Rutgers Hillel Capital & Endowment Campaign
Rutgers Hillel Capital & Endowment Campaign

Eva and Arie Halpern, A Legacy

Eva and Arie Halpern, z’l, were two of only 20 survivors of the 2000 Jewish families who lived in Chorostkow, Poland, the village in which they were born. Spending the war years in ghettos, labor camps and in hiding, they lost most of their families and friends in the Shoah but survived to build a legacy together that few have attained.

Both Eva and Arie overcame still another devastating tragedy after emigrating to the United States, when they both lost their first spouses prematurely. Eva and Arie’s union was to become the fabric of legend as together they again rebuilt their lives with tremendous energy while forging positions of national and international leadership in the Jewish world.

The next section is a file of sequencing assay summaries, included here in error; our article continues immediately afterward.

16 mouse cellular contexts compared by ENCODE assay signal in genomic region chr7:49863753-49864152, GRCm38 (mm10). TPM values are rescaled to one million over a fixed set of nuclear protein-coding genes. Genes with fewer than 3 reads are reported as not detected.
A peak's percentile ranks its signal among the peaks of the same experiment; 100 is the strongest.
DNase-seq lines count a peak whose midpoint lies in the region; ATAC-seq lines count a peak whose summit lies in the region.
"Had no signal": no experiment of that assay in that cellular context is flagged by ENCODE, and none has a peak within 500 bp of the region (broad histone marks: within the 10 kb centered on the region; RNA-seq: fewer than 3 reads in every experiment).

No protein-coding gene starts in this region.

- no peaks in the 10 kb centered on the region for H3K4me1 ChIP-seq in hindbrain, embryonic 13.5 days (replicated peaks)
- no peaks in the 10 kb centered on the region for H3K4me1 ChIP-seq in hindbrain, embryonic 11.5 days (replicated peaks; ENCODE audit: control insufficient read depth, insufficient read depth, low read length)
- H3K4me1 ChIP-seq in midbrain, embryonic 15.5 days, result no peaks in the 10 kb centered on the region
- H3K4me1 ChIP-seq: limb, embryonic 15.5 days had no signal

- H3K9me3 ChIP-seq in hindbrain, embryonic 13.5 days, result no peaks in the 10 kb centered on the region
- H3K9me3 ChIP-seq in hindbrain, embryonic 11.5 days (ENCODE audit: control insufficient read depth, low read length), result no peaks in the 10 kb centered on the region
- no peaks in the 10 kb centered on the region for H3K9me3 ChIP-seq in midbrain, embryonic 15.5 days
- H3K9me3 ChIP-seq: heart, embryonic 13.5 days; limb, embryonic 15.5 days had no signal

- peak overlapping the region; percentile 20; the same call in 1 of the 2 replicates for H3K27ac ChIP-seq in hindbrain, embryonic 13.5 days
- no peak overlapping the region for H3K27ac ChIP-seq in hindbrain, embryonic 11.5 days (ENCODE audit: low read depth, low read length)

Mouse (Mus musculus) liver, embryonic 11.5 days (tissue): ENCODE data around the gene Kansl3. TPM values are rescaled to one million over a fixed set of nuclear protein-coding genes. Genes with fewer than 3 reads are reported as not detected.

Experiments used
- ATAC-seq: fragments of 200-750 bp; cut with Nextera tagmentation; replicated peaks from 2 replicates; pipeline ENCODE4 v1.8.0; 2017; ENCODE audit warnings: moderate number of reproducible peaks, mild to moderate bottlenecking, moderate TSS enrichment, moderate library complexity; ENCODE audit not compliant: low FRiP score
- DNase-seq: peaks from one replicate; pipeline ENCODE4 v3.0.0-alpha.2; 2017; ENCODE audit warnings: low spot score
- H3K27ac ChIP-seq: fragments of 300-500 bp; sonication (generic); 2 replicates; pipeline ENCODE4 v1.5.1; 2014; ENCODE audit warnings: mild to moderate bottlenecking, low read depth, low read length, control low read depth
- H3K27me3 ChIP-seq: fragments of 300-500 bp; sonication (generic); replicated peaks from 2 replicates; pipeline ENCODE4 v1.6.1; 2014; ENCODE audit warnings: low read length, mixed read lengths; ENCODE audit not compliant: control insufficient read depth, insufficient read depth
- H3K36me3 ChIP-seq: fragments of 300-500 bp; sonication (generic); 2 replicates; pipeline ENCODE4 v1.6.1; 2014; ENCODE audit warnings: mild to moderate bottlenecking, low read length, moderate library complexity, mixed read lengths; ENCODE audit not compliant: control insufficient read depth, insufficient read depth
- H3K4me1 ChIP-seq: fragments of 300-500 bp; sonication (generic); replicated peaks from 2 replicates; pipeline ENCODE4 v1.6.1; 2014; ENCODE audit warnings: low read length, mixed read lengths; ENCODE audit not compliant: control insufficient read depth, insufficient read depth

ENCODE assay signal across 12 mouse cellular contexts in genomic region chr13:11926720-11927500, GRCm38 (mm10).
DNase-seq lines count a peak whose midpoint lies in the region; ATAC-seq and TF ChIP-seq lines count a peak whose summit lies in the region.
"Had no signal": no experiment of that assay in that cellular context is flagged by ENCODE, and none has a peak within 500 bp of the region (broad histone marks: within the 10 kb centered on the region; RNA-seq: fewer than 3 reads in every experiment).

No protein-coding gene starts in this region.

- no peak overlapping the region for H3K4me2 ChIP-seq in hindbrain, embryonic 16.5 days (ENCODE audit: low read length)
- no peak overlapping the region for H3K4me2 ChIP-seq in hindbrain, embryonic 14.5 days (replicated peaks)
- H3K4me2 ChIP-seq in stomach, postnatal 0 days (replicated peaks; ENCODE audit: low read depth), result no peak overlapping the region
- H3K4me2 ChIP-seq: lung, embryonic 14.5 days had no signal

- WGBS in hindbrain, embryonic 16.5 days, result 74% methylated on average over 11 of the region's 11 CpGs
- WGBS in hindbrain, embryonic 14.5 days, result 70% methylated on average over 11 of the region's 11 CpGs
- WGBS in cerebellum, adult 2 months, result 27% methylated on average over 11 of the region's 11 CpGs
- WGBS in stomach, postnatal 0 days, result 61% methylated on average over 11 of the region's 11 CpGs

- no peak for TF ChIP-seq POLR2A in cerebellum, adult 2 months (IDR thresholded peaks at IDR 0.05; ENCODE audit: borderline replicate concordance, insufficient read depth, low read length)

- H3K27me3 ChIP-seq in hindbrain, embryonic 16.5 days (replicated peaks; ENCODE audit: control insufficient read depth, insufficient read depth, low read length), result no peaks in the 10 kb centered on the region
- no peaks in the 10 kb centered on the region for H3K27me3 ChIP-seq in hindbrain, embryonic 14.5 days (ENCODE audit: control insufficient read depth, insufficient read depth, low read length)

During their 40 years together, the couple pursued life with vigor. Their blended family grew, infused with love and devotion to Torah Judaism, with their five children, Ben, Bella, Shelley, Henry and Nanette, their 16 grandchildren and two great-grandchildren.

Eva was an ardent supporter of Hadassah, Jewish Federation and AMIT. Arie played a major role in numerous Jewish organizations including Israel Bonds, World Zionist Congress, Religious Zionists of Americas, Yad Vashem, the United States Holocaust Memorial Museum in Washington, Jewish Federation of Central New Jersey, the YM-YWHA and the Jewish Educational Center of Elizabeth, NJ.

Despite having to overcome the tragedies in their lives, Eva and Arie never stopped believing in G-d and their philanthropy emphasized their belief in the importance of Holocaust remembrance and Jewish education. Their dedication, tenacity and generosity is a legacy carried on and nurtured by their family and demonstrated by the family’s naming of the Eva and Arie Halpern Hillel House through which will pass future leaders of the Jewish community.

As family spokesman Henry Stein stated: “My mother and Arie would be proud to have their name above the portal of their magnificent new building. It is a natural continuation of their lives as community leaders who wholeheartedly embraced Judaism, Jewish education and the Jewish community.”